In his chapter, José Bengoa describes Chile as a country at the southern end of the American landmass whose center is contrasted with the unconquerable south. Just as Argentina embarked on a Conquest of the Desert, the Chilean military launched a campaign for the “Pacification of Araucania (Mapuche Territory),” a period of intense military activity between 1866 and 1881, breaking a peace treaty between the Mapuche and the Marquis de Baydes reached in 1641 after a major uprising in 1598. This treaty gave the Mapuche the right to self-government, and although their culture had flourished with the incorporation of foreign elements such as the use of horses, people at the center imagined the south as largely uninhabited, with only a few small indigenous groups on the verge of extinction. During the 19th century Chilean expansion toward its northern and southern borders was seen as a civilizing process entailing the Chileanization of the Aymaras in the north and the extermination of the indigenous peoples of the south. Although Chile counted 101,118 Araucanos or Mapuches in its territory in 1907, Bengoa asserts that like Argentina, Chile sought to “whiten” itself after its independence in 1810. A European-American national image was constructed and between 1881 and 1927 the indigenous population was restricted to reservations established after Pacification.

This practice of indigenous relocation and geographical restriction is also analyzed. In the case of United States, thousands of people from almost all the eastern tribes were relocated, while in Canada relocation affected only a few small bands (p. 158). In addition to relocating the native inhabitants, in the middle of the nineteenth century the Chilean government organized the colonization of its “empty” southern territories by German settlers, promoted as representatives of European civilization whose presence would benefit the nation. Bengoa concludes with the affirmation that “Chile has united its national territory and thus “fulfilled its destiny” to reach the fabled south but has done so by suppressing the indigenous peoples in the south, and has thus created a conflict that lasts to this day” (p. 138).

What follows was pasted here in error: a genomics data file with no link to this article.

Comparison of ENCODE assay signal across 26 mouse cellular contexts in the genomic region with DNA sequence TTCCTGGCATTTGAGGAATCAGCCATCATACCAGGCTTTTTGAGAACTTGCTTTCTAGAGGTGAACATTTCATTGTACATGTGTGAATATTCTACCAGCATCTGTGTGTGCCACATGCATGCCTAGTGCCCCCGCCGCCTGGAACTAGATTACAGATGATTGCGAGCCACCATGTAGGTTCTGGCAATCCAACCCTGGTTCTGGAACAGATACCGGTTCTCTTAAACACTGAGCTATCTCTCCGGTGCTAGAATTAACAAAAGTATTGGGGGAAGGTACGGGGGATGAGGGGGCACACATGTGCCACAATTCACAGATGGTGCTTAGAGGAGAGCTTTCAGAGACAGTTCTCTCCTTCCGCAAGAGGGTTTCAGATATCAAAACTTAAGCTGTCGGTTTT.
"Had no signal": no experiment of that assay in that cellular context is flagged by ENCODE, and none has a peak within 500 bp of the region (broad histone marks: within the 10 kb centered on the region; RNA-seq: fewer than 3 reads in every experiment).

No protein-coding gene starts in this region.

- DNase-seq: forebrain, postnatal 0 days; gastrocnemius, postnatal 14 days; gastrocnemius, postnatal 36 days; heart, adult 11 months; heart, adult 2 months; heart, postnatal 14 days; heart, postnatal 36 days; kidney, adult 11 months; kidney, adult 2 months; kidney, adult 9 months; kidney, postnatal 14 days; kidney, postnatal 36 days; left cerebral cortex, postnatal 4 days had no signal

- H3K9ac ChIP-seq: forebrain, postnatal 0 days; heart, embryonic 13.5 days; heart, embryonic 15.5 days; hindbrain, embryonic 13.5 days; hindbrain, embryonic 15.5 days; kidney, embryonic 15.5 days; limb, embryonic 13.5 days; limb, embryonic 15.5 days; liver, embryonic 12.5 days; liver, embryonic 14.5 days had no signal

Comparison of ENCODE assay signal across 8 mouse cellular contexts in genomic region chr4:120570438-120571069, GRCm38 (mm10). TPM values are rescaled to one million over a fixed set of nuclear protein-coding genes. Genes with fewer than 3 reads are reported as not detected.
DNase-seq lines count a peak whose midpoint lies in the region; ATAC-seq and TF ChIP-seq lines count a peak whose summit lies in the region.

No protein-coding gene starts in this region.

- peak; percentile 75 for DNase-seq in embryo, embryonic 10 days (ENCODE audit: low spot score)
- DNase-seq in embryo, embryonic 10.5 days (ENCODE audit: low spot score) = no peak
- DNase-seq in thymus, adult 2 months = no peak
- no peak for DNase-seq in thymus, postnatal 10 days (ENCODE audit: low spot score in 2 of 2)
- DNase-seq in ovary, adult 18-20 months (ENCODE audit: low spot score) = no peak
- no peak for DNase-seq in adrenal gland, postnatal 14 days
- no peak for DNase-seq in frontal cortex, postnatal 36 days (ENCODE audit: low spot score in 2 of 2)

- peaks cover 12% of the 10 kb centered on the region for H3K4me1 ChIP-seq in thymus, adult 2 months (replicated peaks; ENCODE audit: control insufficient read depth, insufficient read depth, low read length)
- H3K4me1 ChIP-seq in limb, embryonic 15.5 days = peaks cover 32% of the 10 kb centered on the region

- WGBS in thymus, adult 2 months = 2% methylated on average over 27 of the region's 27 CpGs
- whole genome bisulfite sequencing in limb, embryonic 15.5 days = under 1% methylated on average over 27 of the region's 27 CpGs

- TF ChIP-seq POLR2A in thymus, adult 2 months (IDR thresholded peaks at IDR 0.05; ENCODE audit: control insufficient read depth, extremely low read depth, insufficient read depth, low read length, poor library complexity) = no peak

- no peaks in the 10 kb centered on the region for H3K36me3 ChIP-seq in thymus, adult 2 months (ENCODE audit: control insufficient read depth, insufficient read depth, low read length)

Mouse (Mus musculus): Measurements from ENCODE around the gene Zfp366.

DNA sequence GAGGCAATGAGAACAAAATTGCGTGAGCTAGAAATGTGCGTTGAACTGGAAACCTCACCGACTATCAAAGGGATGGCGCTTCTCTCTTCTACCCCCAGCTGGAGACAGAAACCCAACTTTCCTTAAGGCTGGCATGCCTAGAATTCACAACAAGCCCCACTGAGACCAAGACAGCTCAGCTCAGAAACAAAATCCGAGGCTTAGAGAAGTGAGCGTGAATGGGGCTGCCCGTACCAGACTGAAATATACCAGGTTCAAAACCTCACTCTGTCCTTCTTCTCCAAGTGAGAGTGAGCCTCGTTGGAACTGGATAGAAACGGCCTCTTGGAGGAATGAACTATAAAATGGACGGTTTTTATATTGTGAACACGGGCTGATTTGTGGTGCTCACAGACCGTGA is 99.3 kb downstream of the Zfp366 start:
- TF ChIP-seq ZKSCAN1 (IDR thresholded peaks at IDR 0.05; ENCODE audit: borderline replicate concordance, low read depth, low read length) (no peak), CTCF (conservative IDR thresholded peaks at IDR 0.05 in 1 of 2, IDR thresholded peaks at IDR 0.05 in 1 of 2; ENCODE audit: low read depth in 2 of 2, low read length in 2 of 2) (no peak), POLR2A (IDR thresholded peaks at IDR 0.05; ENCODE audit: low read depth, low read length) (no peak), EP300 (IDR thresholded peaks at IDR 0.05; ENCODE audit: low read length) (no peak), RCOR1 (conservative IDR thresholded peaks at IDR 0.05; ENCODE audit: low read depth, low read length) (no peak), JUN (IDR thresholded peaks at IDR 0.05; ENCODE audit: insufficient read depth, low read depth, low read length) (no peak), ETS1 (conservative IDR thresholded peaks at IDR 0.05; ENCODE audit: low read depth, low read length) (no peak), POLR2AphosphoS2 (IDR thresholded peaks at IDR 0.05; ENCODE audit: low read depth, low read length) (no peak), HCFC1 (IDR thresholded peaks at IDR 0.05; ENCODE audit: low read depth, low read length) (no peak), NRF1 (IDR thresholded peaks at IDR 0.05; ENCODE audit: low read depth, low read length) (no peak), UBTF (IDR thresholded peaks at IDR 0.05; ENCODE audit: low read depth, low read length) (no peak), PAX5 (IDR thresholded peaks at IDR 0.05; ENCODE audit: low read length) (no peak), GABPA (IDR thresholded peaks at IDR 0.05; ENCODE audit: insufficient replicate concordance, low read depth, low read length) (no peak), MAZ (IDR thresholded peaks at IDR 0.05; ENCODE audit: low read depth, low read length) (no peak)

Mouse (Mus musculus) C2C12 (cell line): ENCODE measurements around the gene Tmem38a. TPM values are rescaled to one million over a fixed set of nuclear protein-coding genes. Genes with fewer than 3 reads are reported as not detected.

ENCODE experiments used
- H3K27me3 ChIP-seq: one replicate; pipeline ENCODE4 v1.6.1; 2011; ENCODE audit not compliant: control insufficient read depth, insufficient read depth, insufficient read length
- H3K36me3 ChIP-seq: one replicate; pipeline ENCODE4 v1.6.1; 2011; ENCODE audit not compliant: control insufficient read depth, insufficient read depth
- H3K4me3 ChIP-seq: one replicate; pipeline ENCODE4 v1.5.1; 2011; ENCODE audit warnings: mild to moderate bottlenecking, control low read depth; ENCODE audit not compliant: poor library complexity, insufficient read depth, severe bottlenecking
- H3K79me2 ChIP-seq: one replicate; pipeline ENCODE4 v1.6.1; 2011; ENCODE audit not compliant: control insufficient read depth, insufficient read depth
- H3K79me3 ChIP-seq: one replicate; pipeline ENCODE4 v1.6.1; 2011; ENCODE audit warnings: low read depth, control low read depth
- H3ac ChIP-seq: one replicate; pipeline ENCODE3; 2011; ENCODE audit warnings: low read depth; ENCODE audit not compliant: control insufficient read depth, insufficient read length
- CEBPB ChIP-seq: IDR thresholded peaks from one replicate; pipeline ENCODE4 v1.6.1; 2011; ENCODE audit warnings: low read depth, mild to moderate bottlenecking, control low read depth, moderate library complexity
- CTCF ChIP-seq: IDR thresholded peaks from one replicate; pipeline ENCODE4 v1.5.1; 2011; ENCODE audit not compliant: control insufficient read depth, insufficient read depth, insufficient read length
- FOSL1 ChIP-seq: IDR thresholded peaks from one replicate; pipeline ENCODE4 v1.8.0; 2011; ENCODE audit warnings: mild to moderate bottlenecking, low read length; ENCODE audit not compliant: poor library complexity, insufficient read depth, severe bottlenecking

In the case of Brazil, João Pacheco de Oliveira discusses the contrast between the coastal areas and Amazonia, which was also represented as an empty territory or a territory inhabited only by savages where both the natural environment (a green hell) and its inhabitants needed to be domesticated in order for wealth to be produced. During the colonial period there was much talk of conquering the Amazon jungle. Evangelization of the savages by missionaries played a central role in their subordination to the colonial regime. Those who resisted were considered legitimate military targets in what was deemed a just war to integrate them into the nation. Pacheco de Oliveira discusses the Brazilian imaginary in which “wild Indians” are said to be “the true and ancient lords of the land [constituting] indisputable proof of the existence of Brazil before the arrival of the Portuguese,” and “the oldest and most authentic symbols of Brazilian nationalism” (p. 100). He evaluates the contradiction in which indigenous Brazilians of the past were portrayed as noble savages while contemporaneous Amazonian Indians have in practice been represented as a “residual humanity that was headed towards inevitable extinction” (pg.102). This kind of tension between government discourse and policy recurs in every chapter. Nonetheless, at the dawn of the 20th century the idea of incorporating savage and unbaptized Indians into the nation gained favor and the state took an ever-more tutelary and protective approach, considering the natives primitive beings who did not know or understand the white man and his ways. As a result, the levels of violence unleashed against Indians diminished, with the exception of the Argentine persecution and elimination of the Mapuches, justified by their stigmatization as foreign invaders.